Former CIA officer David E. Murphy, left, and former KGB officer Sergei A. Kondrashev pose in 1997 at the exit of an espionage tunnel in Berlin. (Reuters)

David E. Murphy, a senior CIA officer in Berlin during some of the tensest days of the Cold War who later served as the agency’s chief of Soviet operations and wrote an authoritative account of espionage in that era, died Aug. 28 at a retirement home in Alexandria. He was 93.

The cause was congestive heart failure, said a son, Steven J. Murphy.

Mr. Murphy served as chief of the CIA’s Berlin Operations Base during the years of crisis precipitated by Soviet demands that the Western powers abandon the city, a standoff that would ultimately lead to the construction of the Berlin Wall in 1961.

At CIA headquarters in Langley in the mid-1960s, Mr. Murphy oversaw the Soviet section at a time when it was consumed by hunts for “moles” feared to have penetrated the agency — and he would himself become the target of investigation.

His career as a spy was launched by happenstance, after he enlisted in the Army during World War II and was sent to school in California to learn French but was forced by a clerical error to instead learn Russian.

“I never would have heard of intelligence if it hadn’t been for a mistake by the Army,” Mr. Murphy told a CIA forum in 1996.

His Russian language skills proved a valuable commodity during the Cold War. While working for Army intelligence in post-World War II Korea, Mr. Murphy was recruited in 1947 to serve in the newly created CIA.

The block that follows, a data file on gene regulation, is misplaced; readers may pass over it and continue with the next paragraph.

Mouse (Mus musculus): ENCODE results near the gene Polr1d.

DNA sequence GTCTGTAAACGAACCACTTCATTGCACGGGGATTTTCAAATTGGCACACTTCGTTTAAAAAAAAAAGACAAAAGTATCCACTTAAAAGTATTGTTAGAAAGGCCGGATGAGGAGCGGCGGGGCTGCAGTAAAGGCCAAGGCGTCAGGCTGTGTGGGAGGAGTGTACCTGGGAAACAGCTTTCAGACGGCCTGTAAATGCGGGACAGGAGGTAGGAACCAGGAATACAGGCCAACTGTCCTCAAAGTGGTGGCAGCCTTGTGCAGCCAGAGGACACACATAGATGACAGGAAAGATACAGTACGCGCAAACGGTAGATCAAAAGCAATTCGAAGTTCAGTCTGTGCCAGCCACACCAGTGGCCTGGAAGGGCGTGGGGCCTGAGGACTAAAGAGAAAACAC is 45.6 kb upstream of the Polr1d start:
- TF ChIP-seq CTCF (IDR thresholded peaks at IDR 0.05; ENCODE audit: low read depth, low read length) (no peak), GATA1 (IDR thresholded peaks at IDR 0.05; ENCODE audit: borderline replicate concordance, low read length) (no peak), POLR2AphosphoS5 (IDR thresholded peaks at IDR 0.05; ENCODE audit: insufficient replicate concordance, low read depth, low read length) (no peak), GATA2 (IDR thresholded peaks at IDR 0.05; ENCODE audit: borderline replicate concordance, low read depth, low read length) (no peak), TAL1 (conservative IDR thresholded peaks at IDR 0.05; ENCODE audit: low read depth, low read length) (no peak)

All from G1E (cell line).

He was sent to Berlin as deputy chief of the CIA base in 1954, a time when there was great anxiety in the West over the possibility that Soviet troops massed in East Germany would launch a surprise invasion of Western Europe.

Soon after Mr. Murphy arrived, base chief William Harvey briefed him on a bold intelligence operation underway to learn more about Soviet intentions — the construction of a quarter-mile tunnel into the Russian sector that would allow the CIA and British intelligence to tap Soviet communication lines. Mr. Murphy helped review some of the mountains of material collected over the course of 11 months beginning in May 1955.

In 1961, it was revealed that plans for the tunnel had been betrayed to the KGB even before it was built by British double-agent George Blake, leading many to question the value of the intelligence.

But in a 1997 book that Mr. Murphy co-wrote with Sergei A. Kondrashev, a former KGB officer who handled Blake, and journalist George Bailey, the authors contended that the KGB’s determination to protect Blake’s cover meant the Soviets could do virtually nothing to shield their communications.

“It was an incredible window on the Soviets’ East German operations,” Mr. Murphy said in an interview this year.

After a stint as deputy chief of the Eastern European division, Mr. Murphy in 1963 became chief of the Soviet division. It was a time when the agency was becoming increasingly paralyzed by investigations led by James J. Angleton, the longtime CIA chief of counterintelligence who feared Soviet moles had penetrated the agency.